Besides pooling government funds, the concept involved mass awareness campaigns, parternships with NGOs, focus on women and children as change agents, rural sanitation marts, transforming district administration and a 10% mandatory user contribution to cost of toilet construction.

All this resulted in Nadia becoming the first Indian district to be declared open defecation free on 30 April 2015.

2015 UNPSA Banner10

Nadia district will receive its award from the United Nations Secretary-General on 23 June 2015 in Medellin, Colombia.

For more information go to: sabarshouchagar.in

Source: Indian Express, 8 May 2015

Toilet humour is serious business [video]

An inspirational (and funny) TEDx talk on the impact of school sanitation on girls in India.

Told by Australian busnessman, Mark Balla whose visit to the world’s largest slum Dharavi changed his life and turned him into a “toilet warrior”.

Mark is the Founder and Director of Community Engagement at We Can’t Wait.

Culture and the health transition: Understanding sanitation behaviour in rural north India

Culture and the health transition: Understanding sanitation behaviour in rural north India, April 2015. International Growth Centre (ICG) Working Paper.

Authors: Diane Coffey, Aashish Gupta, Payal Hathi, Dean Spears, Nikhil Srivastav, and Sangita Vyas.

Key Facts

  • Poor sanitation spreads bacterial, viral, and parasitic infections including diarrhoea, polio, cholera, and hookworm. Despite this, 70% of rural Indian households defecate in the open, without a toilet
    or latrine. Over 60% of the people worldwide who defecate in the open live in India. Bangladesh, which shares a border with India, has a rural open defecation rate of only 5%.
  • Based on a survey of around 3,200 households, and 100 in-depth interviews, this research finds that having a household latrine is widely seen to damage the purity of the home. Open defecation, on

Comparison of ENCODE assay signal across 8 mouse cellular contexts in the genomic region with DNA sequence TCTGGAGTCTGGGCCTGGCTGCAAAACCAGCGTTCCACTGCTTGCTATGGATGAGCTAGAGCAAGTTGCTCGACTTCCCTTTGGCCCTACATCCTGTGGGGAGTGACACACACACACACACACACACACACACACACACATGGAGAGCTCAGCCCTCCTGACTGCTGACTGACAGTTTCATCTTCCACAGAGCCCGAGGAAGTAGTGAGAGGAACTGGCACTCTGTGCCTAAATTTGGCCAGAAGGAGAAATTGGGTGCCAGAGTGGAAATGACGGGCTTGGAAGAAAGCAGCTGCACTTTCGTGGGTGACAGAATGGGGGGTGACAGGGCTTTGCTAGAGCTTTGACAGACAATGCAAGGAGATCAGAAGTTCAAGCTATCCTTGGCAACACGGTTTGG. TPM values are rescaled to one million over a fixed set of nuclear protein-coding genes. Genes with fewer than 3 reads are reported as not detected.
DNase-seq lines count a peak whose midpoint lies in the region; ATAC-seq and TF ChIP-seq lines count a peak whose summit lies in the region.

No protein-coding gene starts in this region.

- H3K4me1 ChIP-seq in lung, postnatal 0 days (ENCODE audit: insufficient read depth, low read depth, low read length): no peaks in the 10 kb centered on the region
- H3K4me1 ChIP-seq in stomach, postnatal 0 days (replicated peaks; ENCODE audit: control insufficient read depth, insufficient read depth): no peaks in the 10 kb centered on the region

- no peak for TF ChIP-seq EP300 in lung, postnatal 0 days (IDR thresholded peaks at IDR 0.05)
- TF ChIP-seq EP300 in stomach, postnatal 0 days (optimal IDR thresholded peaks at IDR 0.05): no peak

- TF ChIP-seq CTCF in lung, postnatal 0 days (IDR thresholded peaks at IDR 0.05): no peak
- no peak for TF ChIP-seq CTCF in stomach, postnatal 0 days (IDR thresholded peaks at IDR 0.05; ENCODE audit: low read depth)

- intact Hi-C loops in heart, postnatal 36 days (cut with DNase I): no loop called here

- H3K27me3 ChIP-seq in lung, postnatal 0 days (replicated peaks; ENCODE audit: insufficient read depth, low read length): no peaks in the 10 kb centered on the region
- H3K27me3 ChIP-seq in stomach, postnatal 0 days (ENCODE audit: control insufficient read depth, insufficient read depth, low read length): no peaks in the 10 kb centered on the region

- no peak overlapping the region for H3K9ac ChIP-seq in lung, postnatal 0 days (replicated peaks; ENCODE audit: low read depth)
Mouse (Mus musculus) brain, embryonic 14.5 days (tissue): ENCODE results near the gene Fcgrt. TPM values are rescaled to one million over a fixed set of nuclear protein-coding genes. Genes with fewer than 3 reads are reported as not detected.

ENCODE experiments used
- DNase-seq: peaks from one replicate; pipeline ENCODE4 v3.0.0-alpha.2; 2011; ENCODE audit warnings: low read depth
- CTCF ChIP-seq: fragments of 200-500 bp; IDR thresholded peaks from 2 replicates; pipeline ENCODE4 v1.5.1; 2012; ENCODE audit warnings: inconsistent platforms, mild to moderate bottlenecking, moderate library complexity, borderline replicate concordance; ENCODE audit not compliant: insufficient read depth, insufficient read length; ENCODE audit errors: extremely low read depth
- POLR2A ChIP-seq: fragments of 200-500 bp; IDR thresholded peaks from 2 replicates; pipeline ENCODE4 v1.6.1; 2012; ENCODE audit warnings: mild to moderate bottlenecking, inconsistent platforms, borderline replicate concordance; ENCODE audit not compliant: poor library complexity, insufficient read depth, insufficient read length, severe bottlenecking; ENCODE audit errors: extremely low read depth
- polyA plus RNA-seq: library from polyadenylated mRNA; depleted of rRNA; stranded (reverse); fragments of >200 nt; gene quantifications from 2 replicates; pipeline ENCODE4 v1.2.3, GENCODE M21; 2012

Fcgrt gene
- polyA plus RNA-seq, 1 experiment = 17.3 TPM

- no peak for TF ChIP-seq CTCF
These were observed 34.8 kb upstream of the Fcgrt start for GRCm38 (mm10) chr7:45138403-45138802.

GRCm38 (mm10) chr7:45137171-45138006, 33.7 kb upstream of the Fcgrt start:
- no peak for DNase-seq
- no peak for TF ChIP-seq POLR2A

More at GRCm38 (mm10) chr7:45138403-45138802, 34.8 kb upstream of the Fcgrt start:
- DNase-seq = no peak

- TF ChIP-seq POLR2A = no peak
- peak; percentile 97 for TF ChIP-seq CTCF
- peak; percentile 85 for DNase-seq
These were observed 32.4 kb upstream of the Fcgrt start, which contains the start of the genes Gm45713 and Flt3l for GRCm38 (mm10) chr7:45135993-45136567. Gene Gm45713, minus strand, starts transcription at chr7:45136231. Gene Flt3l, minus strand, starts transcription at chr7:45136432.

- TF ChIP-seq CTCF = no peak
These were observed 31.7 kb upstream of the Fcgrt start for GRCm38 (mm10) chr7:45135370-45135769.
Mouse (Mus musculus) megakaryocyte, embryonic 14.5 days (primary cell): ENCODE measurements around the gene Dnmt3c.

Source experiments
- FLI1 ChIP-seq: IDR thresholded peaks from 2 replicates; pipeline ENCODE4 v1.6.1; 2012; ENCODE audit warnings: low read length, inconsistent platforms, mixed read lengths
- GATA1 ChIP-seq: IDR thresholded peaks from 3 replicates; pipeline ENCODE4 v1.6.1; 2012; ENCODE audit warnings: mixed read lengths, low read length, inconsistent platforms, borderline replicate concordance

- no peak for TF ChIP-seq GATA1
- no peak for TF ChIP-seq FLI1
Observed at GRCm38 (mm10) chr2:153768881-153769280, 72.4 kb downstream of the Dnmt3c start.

the other hand, is widely seen to promote purity and strength, and is also associated with health and longevity.
  • A further reason for particularly poor hygiene in Indian public spaces is due to the ongoing renegotiation of caste-based social rules. Most Hindus remain inflexibly opposed to emptying their own latrine pits. As part of a push for greater equality, people from the lowest “untouchable” castes resist emptying latrine pits because this work is widely seen as degrading and reinforcing of their low social status.

India launches national monitoring of toilet use

How does India’s new large-scale sanitation monitoring effort compare with similar initiatives in Bangladesh and Indonesia?

India toilet monitoring app

Image: Government of India (GoI)

According to some media the Indian government has unleashed “toilet police” or “toilet gestapo” into the country [1]. In fact, the central government has instructed local officials to take photographs of new toilets to prove that they have not only been constructed but are also being used. If states don’t upload photos by February 2015, the water and sanitation ministry has threatened to withhold funding from a new national sanitation programme [2].

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Oliver Cumming – Does Improving Sanitation Benefit Health? (podcast)

PODCAST: Does Improving Sanitation Benefit Health?

Description In this podcast, Oliver Cumming, Policy & Research Manager at SHARE, discusses whether improving sanitation benefits health and explains how a sanitation campaign in rural India has led to a rethink about future interventions. This podcast was first published on 23/10/14 by LSHTM.